The arch is the oldest pattern, speaking from the evolutionary point of view (slide). You can see a standard arch on the slide to the left. They are abbreviated as "A”, from the English word. Arches do not have triradii. You an see from this general view that energy flows along the papillary ridges, with a slight bend. The illustration on the right shows a tented arch. It looks very much like a  high arch. The main difference between this and a standard arch and its subsets is that in the centre of the arch there is a papillary axis resembling a steeple, almost a triradius, which is framed by the lines of the papillary ridges.

         The next pattern is the Loop. Loops have one triradius and are either ulnary or radial. The type of loop depends on the side on which it opens. If it opens on the side facing the outer side of the hand it is ulnary, and if it opens on the thumb side it is radial. The slide shows a standard loop on the left. On the right is a "peacock's eye”. This closely resembles a whorl, but differs in having only the single triradius. This pattern is the most revealing of the course and current of energy flows. Energy enters the loop, travels to the centre and concentrates in the centre of the pattern, but cannot hold itself in and flows out of the centre to the side without a triradius, ie. back in the direction from which the loop originates.

          The most complex and the youngest in evolutionary terms is held to be whorl. Whorls also come in several variations, but cannot have less than two triradii. You can see a target whorl on the slide. It is characterised by concentric rings, each of which is a closed circle. This enables the maximum amount of enegy to be retained in the centre of the pattern. Energy stays here continuously, concentrating like still water at great depth. It characteristically has two triradii framed by the surrounding rings. The right-hand slide depicts a spiral whorl. This looks much like the bullseye, with the exception that has a rotating spiral pattern twisting around the centre of the pattern. This type of whorl can rotate to the right or the left. (In addition, the spiral on the right hand should turn to the left, and that on the left hand should turn to the right. Types of spirals are defined in the same way as ulnary and radial loops: spirals which turn towards the thumb are considered to be turning to the right.)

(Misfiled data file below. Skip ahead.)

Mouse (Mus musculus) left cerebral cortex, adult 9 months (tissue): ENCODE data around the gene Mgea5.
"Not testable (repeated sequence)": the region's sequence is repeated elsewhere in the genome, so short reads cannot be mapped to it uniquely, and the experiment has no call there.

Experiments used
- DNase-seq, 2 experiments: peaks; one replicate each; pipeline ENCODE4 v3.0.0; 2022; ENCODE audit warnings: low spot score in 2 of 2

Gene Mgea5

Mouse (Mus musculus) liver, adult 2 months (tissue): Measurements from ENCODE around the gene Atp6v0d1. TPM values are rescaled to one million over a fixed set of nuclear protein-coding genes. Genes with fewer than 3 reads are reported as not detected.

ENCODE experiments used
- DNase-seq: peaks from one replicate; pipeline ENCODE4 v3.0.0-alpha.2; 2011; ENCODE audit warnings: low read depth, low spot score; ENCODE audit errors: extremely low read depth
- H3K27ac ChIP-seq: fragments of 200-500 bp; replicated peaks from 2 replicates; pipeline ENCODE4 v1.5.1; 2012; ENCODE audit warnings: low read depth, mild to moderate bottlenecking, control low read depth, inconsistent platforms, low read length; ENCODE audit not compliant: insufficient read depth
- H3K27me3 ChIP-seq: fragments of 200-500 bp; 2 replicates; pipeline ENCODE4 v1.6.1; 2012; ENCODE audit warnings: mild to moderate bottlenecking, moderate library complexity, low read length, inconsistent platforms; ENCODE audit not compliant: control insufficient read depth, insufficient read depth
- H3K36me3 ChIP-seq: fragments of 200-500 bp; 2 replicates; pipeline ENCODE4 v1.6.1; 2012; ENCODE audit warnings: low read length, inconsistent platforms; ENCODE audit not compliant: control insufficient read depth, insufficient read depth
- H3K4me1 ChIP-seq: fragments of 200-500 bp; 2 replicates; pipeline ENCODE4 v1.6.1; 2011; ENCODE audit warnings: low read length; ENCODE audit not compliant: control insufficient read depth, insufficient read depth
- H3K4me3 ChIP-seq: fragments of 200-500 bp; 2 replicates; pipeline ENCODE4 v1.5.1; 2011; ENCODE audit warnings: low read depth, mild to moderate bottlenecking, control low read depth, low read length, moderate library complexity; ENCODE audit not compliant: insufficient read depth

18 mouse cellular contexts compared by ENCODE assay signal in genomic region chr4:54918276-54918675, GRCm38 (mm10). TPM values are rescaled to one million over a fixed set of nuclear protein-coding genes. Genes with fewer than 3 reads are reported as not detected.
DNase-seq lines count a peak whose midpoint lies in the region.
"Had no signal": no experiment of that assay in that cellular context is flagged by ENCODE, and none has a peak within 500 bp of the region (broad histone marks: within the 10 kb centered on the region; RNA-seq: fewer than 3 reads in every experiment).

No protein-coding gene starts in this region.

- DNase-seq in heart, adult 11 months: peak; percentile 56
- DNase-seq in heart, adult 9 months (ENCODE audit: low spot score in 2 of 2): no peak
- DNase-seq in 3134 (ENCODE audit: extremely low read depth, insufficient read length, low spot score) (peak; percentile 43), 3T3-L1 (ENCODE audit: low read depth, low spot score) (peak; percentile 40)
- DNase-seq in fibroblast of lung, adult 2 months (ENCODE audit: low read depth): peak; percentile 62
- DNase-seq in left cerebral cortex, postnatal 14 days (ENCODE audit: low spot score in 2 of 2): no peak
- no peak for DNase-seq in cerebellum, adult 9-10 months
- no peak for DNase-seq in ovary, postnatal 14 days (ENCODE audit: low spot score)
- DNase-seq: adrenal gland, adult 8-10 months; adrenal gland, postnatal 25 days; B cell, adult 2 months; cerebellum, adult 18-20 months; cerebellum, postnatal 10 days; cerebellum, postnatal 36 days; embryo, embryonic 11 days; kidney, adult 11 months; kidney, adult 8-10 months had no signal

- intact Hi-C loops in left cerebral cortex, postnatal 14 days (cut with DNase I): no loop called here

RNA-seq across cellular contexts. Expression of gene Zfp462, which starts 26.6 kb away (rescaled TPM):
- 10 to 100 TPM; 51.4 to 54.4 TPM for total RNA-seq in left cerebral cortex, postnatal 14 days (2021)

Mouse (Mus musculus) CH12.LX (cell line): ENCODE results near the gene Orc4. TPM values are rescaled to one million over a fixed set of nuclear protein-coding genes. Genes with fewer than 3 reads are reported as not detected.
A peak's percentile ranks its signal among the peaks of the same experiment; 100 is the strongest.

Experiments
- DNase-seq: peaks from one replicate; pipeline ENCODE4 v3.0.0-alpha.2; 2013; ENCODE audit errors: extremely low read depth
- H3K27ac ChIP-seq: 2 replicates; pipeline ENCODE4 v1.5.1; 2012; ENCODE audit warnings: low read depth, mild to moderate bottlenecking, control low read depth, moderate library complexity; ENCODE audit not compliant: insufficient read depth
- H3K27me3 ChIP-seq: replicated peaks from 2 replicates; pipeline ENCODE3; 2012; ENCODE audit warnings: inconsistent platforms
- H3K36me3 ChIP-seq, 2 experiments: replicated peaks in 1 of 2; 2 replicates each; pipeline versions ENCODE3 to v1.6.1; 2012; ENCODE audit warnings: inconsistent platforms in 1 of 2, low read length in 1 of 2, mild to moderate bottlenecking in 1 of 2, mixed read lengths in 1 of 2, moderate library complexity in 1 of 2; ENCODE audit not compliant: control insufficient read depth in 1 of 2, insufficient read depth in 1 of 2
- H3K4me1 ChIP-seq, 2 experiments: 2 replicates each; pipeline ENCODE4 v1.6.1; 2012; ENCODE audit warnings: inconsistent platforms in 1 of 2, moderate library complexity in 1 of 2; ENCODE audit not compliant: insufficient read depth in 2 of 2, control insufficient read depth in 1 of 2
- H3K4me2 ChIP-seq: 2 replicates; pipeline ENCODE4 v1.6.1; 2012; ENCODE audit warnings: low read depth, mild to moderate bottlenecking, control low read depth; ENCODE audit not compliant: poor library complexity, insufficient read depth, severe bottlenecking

Turning back to our research, during the search for a rule the following facts were established for the first time.

         First (slide): Examination of the toes is essential when analysing constitutional markers. Fingerprints are only a partial reflection of genetic predispositions. This theory is supported by the great number of works on dermatoglyphics which contradict each other. All are based on research which does not include toeprints. The result of our research show that only dermatoglyphs from the toes give a complete picture of a person's genetic predisposition.